So I’m looking very much forward today to hearing from our colleagues about the progress that we’ve made.  And of course, we’ve had intense collaboration with Mexico, including in recent weeks, with multiple virtually monthly high-level meetings among us and then weekly – even daily – engagements among our officials.  And I look forward as well to talking about how we can move forward with the Los Angeles Declaration and the work that we will be doing there.

So with that, again, welcome to everyone.  Alicia, let me turn it over to you.

FOREIGN SECRETARY BÁRCENA:  (Via interpreter) Thank you very much and good morning, everyone.  Dear Secretary Antony Blinken, dear friend Alejandro Mayorkas, Liz Sherwood-Randall, Richard Verma, Isobel Coleman, Lisa Monaco, Ken, dear friend Carlos Ramiro, Antonio Escobedo, Francisco Villagran, Vivian Arenas – good morning.  It’s such a pleasure to have you across the table this morning.

I wanted to extend the warmest greetings, first of all, from our president Andrés Manuel López Obrador, and especially thank Secretary Blinken for the warm welcome he has given us once again in Washington, both to the Mexican delegation with me – we are very well represented here with our ambassador Esteban Moctezuma, with Martín Borrego, Christina Planter, Ana Luisa Fajer – and I would like to say to you that I believe that we have a unique opportunity at this trilateral meeting between the U.S., Guatemala, and Mexico.

It truly is a pleasure to work with Carlos Ramiro and with Antony Blinken in these efforts.  Mexico shares thousands of kilometers with Guatemala and the U.S., and this is a deep-rooted history.  And the symbolism of brotherhood with no borders is what brings us together today.

Guatemala and Mexico share common cultural roots over the millennia.  Our common dream has seen a civilization rise, perhaps one of the largest in the Americas, which is from the Maya culture.  And last August we were happy to attend the democratic ceremony whereby Guatemala resolved to elect as its leader Bernardo Arévalo in January of this year.  We made a call to the Government of Guatemala so that this constitutional mandate would go into effect.  I believe that this has happened, and President Bernardo Arévalo, Karin Herrera, the vice president, have a bright path ahead of them.  The Mexican Government applauds the fact that this transfer of power did take place, and we affirm our firm support for Bernardo Arévalo and his administration.

In the framework of respect for our sovereignty, Mexico reiterates its interest in strengthening this relationship between Guatemala and the U.S. with Mexico.  The difficult paths that migrants in our continent take towards the north to seek better and more opportunities in life is transcendental.  It stops at the line that separates the U.S. and Mexico, and Chiapas, Campeche, Tabasco, with Guatemalan provinces. These geographical circumstances means that as countries, we face most of the cycles of the migration process.  Guatemala and Mexico are origin, transit, destination, and return.  And beyond that, we have the human reality.  This links us as countries that must work together to face migration and solve these challenges.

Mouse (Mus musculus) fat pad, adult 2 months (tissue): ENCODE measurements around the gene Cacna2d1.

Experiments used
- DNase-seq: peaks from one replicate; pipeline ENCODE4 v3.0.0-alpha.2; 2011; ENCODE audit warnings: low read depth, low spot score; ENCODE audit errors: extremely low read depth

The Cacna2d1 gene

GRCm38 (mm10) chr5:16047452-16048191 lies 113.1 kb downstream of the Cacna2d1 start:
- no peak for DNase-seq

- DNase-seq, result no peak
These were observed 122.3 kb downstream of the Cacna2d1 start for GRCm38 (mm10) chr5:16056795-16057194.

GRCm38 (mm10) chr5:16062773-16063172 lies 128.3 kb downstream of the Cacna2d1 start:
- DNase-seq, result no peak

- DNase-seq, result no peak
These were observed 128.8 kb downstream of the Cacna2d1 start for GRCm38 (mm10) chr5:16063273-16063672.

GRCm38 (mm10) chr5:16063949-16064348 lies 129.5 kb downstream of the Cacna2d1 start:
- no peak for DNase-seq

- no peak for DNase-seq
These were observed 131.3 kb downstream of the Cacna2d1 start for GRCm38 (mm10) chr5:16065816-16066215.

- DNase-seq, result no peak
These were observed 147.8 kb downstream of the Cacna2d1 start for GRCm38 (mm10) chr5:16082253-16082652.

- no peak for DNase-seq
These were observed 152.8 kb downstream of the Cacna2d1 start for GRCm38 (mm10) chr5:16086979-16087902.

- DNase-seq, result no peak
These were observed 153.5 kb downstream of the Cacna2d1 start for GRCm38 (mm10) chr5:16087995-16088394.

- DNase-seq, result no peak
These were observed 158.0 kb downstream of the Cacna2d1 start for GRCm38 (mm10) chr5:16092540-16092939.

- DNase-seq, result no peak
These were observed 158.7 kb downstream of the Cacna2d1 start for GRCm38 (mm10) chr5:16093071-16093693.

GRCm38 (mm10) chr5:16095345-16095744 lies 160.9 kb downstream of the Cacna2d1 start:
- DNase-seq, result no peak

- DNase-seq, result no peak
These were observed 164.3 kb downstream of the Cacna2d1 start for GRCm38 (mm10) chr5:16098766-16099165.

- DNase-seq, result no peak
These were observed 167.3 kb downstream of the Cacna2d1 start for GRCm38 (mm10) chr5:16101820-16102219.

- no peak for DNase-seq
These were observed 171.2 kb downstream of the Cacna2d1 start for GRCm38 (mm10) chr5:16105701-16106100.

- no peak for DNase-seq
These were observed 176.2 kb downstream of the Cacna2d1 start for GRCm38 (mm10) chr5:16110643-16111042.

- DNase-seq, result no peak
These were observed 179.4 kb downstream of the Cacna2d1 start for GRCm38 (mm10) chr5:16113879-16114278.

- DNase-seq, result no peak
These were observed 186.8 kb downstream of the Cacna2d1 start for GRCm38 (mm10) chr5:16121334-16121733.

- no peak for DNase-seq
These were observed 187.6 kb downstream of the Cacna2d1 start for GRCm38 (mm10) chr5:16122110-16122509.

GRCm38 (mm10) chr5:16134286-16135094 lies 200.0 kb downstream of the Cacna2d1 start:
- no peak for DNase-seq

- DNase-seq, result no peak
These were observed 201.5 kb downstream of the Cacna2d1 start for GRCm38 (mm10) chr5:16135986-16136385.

That is why I’m glad we have a shared vision and we have worked bilaterally with the U.S.  And I feel very proud of that because, as Secretary Blinken said, this is the best time of our relationship, but we also face the greatest challenges of our history, possibly.  So I think that finding solutions to these challenges with a more regional perspective will truly be transcendental, and I think it will be unheard of because we are developing a unique migration model.  And that is the truth.

I think that this can even be a model for other regions throughout the world to go beyond unilateralism and things that are simply situation-based.   I think – I would say that we are very excited about finding specific measures for cooperation, for the development of our societies, for a holistic vision, the well-being of our people, and to transform human mobility from a condition that is imposed to an option.

We look at migrants as people who are moving for work.  That is what we see.  We see people who are seeking opportunities.  And that is why we believe that this is a time where to turn migration into an option and not an obligation, we need to look at the root causes.  And that is one of the topics on our agenda that will be a very important one.  And the second one will be:  how do we strengthen regular pathways for labor mobility?  Deep down, then, how do we help people who are seeking opportunities to find them?